The new CA law aims to narrow the pay gap and requires employers to publish the pay scale in job postings

Beginning January 1, 2023, many job postings in California should include more information about what they may be paying.

“SB 1162 increases pay transparency in a number of important and tangible ways for both job applicants and existing employees,” said Jessica Stender, policy director and deputy legal director at Equality Advocates (EPOCH.)

The Pay Transparency for Pay Justice Act requires companies with 15 or more employees to include a salary schedule with all job postings and that employers provide a salary schedule for a current employee’s position upon request.

“We believe this is fundamental to closing the pay gap,” said California State Senator Monique Limón (D-Santa Barbara), who introduced the bill. “The pay gap between women and men, but also the pay gap that we see for some of our underrepresented communities.”

A recently report from the National Women’s Law Center points out that research shows that wage bargaining is notoriously unfavorable to women and that transparency of salary ranges helps to close the wage gap.

“Wage transparency is just one of many steps to end the gender pay gap. It requires, in practice, a change in culture around values,” said Holly Martinez, executive director of the California Commission on the Status of Women and Girls.

The organization recently published a CA Blueprint for Pandemic Recovery for Women. Among other things, it found that “a significant number of pre-pandemic California households were living on incomes at or below the poverty line, putting stress on their households.”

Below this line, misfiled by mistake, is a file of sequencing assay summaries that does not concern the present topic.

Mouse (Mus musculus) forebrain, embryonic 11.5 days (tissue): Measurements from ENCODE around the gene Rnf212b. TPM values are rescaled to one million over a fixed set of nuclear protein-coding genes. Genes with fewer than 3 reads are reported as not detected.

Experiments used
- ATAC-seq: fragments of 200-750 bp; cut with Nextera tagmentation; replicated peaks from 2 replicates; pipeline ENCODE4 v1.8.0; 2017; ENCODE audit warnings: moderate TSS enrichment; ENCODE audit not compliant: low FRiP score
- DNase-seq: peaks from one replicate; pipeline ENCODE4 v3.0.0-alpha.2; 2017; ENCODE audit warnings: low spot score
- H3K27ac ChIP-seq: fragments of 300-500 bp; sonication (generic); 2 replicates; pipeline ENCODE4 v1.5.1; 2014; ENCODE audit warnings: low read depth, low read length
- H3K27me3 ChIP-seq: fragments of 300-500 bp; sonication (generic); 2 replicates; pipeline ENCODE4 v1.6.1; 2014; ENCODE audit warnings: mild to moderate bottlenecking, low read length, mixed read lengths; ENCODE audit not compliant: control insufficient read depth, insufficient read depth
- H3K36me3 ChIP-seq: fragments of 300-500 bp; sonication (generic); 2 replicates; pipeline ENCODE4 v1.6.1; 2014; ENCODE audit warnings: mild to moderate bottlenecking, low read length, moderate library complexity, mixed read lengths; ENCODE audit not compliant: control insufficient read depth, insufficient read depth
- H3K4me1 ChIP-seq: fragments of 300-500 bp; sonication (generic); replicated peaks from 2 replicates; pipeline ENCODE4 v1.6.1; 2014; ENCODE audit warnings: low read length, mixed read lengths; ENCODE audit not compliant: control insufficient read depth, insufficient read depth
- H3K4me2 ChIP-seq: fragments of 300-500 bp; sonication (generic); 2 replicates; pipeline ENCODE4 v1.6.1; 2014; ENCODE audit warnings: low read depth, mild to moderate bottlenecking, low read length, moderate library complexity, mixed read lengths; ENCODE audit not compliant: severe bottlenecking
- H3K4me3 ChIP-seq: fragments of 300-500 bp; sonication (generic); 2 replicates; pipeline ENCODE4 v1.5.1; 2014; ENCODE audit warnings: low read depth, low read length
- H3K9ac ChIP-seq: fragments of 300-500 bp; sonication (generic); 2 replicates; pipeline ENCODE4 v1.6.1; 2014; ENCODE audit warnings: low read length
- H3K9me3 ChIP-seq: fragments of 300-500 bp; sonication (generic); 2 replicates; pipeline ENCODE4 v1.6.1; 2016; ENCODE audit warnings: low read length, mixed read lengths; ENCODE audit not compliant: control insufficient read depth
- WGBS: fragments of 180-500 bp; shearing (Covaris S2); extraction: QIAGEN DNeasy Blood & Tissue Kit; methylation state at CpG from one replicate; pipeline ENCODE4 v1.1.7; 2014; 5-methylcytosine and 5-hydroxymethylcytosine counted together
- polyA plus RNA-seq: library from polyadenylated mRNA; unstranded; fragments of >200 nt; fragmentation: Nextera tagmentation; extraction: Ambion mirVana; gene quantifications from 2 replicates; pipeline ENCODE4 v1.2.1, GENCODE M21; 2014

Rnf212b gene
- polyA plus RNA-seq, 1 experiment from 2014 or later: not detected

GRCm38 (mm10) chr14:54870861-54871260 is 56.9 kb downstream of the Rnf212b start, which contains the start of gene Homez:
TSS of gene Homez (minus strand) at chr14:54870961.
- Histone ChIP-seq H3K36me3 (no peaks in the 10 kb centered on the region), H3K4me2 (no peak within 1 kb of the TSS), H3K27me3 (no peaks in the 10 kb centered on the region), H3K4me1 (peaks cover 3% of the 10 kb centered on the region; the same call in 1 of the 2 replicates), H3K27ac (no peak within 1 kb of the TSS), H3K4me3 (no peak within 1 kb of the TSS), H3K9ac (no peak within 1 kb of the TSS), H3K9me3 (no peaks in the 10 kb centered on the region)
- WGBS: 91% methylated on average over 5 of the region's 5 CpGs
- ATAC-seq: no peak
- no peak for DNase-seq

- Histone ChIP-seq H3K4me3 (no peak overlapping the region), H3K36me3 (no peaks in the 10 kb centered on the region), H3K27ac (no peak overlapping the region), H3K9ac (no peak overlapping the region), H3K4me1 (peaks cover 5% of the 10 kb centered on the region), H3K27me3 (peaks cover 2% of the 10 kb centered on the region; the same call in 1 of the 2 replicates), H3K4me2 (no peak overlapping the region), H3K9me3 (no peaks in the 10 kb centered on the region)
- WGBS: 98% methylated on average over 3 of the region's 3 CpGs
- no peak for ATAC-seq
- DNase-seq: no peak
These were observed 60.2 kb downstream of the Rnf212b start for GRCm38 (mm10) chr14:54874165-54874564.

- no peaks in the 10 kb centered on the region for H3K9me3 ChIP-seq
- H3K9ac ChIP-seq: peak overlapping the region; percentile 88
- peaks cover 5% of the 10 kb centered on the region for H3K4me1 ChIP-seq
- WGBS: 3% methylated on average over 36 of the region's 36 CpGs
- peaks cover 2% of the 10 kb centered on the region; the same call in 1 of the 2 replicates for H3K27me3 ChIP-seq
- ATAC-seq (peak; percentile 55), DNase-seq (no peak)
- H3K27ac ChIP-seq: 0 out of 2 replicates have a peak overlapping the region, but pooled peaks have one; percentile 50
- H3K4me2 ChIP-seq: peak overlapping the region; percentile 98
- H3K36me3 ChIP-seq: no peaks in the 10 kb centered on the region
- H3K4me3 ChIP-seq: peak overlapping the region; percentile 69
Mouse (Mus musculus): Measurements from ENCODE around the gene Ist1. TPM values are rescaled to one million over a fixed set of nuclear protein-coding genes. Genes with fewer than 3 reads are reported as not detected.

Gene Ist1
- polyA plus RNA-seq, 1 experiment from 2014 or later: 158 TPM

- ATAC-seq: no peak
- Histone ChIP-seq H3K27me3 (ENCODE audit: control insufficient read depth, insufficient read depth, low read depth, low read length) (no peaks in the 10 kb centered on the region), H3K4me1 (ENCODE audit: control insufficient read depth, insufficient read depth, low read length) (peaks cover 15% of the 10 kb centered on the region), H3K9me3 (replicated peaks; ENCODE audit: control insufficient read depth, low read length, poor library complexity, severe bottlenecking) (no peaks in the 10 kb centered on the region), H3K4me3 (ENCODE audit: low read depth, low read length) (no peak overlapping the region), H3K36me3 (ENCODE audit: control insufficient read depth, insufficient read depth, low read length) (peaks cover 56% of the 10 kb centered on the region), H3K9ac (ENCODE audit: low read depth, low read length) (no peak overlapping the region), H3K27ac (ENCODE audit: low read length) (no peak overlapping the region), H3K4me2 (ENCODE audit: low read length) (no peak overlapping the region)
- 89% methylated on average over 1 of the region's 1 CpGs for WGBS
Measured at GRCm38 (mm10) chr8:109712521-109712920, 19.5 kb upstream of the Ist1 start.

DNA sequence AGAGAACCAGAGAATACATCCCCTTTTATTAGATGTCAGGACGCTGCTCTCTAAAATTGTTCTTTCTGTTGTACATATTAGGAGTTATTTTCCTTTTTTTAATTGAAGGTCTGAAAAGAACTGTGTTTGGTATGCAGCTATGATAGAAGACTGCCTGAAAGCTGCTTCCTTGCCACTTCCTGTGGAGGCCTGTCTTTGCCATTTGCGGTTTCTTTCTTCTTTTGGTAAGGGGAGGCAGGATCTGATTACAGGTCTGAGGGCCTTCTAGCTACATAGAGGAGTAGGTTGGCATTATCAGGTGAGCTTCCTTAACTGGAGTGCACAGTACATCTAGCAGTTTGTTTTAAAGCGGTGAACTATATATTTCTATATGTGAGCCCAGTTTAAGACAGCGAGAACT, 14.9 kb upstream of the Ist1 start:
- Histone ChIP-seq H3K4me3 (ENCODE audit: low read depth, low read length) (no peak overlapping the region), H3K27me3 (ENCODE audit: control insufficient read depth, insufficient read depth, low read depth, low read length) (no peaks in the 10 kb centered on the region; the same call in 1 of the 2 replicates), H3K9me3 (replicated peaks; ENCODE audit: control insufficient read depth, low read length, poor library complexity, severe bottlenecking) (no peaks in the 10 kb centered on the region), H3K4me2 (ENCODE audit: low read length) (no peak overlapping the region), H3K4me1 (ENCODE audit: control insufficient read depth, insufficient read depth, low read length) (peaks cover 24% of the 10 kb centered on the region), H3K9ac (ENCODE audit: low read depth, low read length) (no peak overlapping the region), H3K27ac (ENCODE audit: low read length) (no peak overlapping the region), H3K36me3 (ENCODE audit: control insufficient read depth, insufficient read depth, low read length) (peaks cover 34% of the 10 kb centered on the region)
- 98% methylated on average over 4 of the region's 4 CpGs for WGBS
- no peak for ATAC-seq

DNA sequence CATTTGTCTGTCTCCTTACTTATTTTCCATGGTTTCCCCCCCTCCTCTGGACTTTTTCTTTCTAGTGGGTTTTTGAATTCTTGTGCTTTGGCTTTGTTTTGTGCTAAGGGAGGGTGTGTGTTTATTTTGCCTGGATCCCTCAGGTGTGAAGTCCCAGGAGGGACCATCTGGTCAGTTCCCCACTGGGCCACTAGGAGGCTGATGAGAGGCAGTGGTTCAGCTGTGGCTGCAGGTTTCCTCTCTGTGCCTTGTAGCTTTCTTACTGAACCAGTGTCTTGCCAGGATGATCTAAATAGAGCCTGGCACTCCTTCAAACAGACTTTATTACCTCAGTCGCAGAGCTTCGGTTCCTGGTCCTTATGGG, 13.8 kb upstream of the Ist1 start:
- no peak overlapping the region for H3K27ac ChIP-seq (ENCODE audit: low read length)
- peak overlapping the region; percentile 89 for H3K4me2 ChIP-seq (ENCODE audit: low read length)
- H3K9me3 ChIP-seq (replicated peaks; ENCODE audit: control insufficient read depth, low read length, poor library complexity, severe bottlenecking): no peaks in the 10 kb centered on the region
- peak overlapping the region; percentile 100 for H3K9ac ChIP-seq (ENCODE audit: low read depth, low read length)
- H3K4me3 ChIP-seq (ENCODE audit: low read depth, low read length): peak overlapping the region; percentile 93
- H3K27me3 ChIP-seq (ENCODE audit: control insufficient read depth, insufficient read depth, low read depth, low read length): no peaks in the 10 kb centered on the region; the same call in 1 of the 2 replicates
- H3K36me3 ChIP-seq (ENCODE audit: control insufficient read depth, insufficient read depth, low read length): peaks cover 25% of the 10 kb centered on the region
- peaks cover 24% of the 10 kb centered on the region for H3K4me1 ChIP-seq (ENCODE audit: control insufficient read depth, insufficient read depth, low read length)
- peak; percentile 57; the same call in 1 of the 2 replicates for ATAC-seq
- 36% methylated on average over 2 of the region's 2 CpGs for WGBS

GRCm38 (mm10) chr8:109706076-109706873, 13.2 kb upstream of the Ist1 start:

Along with ERA, it was one of the co-sponsors of SB 1162.

“Not only do we underpay female-dominated positions, we also pay women less for the positions they hold in these sectors. Male nurses versus female nurses, that’s a really clear example. There’s a lot of data on that,” he told Martinez.

Current law requires companies with 100 or more employees to submit a payroll data report including race, ethnicity, gender and job category to the California Department of Civil Rights. This helps uncover occupational segregation: when women and people of color are often concentrated in lower-paying jobs, Stender said.

The new law now also provides for this for companies with 100 or more contract employees.

“It’s really a way that companies — particularly large corporations — try to circumvent our equal pay laws by outsourcing their work and essentially legally paying workers, who are often women and people of color, less for it.” the same job as their direct employees,” she said.

Senator Limón, a commissioner on the California Commission on the Status of Women and Girls, said the law would benefit the state.

“When men and women are paid fairly, when they are paid fully and fully for the work they do, that helps the economy,” she said.

Copyright © 2022 KABC Television, LLC. All rights reserved. The new CA law aims to narrow the pay gap and requires employers to publish the pay scale in job postings

Laura Coffey

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